The dictionary defines the word “mundane,” an adjective, thus: (1) of or pertaining to the world, and (2) noting or pertaining to the everyday concerns of this world rather than to spiritual matters.

During my sixty-one years as a pastor, or Minister of the Gospel, the bulk of my ministering may have been in spiritual matters, but a significant portion was in the everyday concerns of this world, of which I now speak.

Mundane Ministries in Mexico
Our son, Steve, in preparation for a full-time Christian vocation, was pursuing a Bible degree at Azusa Pacific University. Carolyn Koons was one of his professors heading up APU’s Mission Outreach Department. Steve was a favorite of Carolyn’s, and headed up the missionary oriented Student Chapel. Alva, my dear departed wife, and I got acquainted with Carolyn through Steve, and hit it off right away.

Carolyn was starting a short-term missionary outreach for the APU students during Easter Festival in Mexicali, Mexico. She invited Alva to go with her on the first venture, to lend moral support and practical help. It was a great success, and plans for the next year were expanded to include youth groups from various churches in addition to APU students (a device for recruiting new students).

So Alva and I and the Chapel’s youth group headed for Mexicali on the second outreach. Lillian Roque (Ruth Benning’s sister), together with her other sister, Bea, and her husband, met us in Mexicali and were our interpreters. We were assigned to a little church to conduct vacation Bible school type ministry during the day (where I was not really needed) and evangelistic services each evening (where I was totally involved).

The dear Mexican Pastor of the little church approached me during the day with one of our interpreters. He explained that he had a problem with the front doors of the sanctuary and wondered if I could help him. I followed him to take a look and found that the front entrance was a double door, both of which had sagged so badly that they could be closed only with great effort and loud scraping. I told him I would be glad to fix the problem if I could borrow his saw. He explained that he didn’t have a saw, that only a carpenter would have a saw. I told him I would see what I could do. Back at camp for supper, I asked around and found one person who had a wood chisel, and another who had a hammer, but no saws.

The next day I told him I would do my best with the hammer and chisel. I took the doors off their hinges, drew lines across the bottom of each door where I wanted to cut, took a deep breath, and started to chisel off, one inch at a time (the width of the chisel – and not very sharp). What should have taken ten minutes with the proper tool took hours with the chisel, but I finally got both doors shortened and hung them back on their hinges. The Pastor tried them out and was overjoyed, grinning from ear to ear and acting like he had just won the lottery. I guess it gave the church a little more credibility (versus the magnificent doors on the Catholic churches and cathedrals).

The only thing he would like better than the doors would be if he could marry Lillian. He was single, and fell in love at first sight, asking her to marry him and stay there in Mexico, but Lillian for some reason declined. We teased her a lot about that whole scenario.

Anyway, after that experience I always took enough basic tools to insure an easier outcome on any needs I encountered.

Another year, at a different church, I again had a door issue to solve. The Pastor led me outside to the back of the church and behold, two ramshackle, one-person outhouses stood close together. Ordinarily, that would be a deluxe situation – two outhouses! The issue? There was only one door – and it wasn’t attached to either outhouse. If the door was leaning against one of the doorposts as you approached, you looked into both outhouses to see which was the cleanest and had a catalog or something there, you picked up the door and backed into that outhouse and carried out your business while somehow keeping the door between you and public view. If you approached and the door was in use you had a decision to make. I figured that in a practical sense the church had one outhouse by day and two outhouses (sort of) by night. But I digress.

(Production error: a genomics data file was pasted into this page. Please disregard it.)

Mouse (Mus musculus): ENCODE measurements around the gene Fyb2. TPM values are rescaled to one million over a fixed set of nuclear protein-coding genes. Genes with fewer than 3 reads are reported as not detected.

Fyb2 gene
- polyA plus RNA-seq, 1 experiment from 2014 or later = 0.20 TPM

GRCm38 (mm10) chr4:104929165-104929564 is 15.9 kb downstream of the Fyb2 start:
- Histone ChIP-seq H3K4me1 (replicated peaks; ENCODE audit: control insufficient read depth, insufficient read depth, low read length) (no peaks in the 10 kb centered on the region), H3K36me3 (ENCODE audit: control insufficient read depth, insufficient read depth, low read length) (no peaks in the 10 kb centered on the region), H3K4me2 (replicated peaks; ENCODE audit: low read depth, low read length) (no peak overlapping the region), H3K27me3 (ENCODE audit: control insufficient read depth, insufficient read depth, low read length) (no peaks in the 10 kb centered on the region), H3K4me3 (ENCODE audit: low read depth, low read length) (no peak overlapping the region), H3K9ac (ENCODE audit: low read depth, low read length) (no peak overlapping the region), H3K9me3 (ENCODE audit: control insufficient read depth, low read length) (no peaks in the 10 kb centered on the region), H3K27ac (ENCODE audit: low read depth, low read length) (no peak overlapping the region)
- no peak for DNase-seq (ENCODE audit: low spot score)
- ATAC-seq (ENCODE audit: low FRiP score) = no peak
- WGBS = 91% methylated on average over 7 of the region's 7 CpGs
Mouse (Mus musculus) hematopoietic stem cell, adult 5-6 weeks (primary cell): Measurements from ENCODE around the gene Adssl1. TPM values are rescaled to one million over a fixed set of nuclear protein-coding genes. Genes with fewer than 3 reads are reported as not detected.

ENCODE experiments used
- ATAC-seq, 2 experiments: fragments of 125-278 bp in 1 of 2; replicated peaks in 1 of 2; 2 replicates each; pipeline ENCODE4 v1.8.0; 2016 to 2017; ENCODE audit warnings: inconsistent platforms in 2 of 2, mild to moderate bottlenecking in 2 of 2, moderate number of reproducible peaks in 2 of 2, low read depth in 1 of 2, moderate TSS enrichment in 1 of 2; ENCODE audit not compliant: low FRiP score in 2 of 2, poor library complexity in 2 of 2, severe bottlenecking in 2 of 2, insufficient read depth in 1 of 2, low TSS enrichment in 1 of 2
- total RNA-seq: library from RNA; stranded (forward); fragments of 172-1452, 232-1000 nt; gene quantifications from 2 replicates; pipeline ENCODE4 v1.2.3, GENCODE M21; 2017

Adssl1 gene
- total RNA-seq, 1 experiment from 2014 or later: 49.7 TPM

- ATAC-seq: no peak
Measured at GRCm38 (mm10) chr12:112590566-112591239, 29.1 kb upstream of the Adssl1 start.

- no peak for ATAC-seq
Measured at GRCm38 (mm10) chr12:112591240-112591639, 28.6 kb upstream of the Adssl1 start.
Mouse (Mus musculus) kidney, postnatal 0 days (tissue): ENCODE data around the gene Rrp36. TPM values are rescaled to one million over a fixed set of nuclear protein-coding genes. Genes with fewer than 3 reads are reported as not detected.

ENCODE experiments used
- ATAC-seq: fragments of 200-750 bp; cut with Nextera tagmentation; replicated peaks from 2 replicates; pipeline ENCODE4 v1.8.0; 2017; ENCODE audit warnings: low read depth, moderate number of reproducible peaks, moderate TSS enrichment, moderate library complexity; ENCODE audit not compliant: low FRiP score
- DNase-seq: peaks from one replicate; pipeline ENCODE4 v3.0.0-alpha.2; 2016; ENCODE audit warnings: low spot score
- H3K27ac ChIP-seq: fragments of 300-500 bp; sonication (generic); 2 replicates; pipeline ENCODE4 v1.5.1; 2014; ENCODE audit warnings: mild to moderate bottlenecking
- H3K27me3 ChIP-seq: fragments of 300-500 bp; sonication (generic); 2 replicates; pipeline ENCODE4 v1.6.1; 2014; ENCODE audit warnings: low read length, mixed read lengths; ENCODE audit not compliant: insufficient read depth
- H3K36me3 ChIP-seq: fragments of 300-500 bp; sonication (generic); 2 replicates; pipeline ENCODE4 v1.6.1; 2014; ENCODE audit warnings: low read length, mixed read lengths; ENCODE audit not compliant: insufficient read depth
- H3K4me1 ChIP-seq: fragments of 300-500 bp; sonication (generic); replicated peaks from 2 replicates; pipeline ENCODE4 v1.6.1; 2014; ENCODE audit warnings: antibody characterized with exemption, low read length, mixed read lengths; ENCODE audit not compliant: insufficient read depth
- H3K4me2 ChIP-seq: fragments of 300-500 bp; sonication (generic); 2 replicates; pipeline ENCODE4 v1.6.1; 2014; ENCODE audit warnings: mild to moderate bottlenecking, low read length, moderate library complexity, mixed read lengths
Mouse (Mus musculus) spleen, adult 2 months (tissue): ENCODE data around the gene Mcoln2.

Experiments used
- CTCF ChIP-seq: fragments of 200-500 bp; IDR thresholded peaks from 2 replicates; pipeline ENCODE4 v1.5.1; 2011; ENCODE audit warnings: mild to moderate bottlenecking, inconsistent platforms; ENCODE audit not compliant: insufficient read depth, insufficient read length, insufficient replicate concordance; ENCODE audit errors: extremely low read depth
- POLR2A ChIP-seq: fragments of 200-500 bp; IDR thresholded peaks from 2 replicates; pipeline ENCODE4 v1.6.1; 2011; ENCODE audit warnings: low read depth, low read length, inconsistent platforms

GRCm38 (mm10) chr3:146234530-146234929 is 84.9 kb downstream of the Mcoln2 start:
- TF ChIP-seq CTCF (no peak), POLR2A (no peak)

After several days and several trips around town I bought plywood for another door, hinges for two doors, a locking device for two doors, and two paper holders, and installed them. My wonderful Mexican- American translators sadly observed that they would soon be stolen. Oh well, I did what I could.

The Azusa Pacific University’s Mexicali Outreach grew by leaps and bounds until several thousand persons would attend each Easter Festival. The Church at the HQ village in Mexicali had no facilities to properly handle the food for such a bunch. They particularly needed a walk-in refrigerator for storage of perishables. Carolyn asked me if I could design the facility and bring down a team during the summer to build it. There was enough room in an existing building for it which provided an existing concrete floor and roof. One of the Chapel’s parishioners worked at our local SaveMart. He told me they were modifying their walk-in refrigerator and thought they would give us the big insulated double door from the old unit. I asked them and they kindly gave them to us. I designed the room around the doors with heavily insulated walls and ceiling. They could buy ice in Mexicali, so cooling was to be furnished by buying ice and putting it on racks with a big fan to blow over the ice and around the room. This eliminated the high cost of a refrigeration system that would only be used once a year. Carolyn ordered the lumber and insulation and had it waiting for us on the site. The team and I arrived with the two gift doors (another door project) and we went to work. It looked great, but would it work? The next Easter festival they found out – it was great. It has served their needs for many years and I think it is still in use.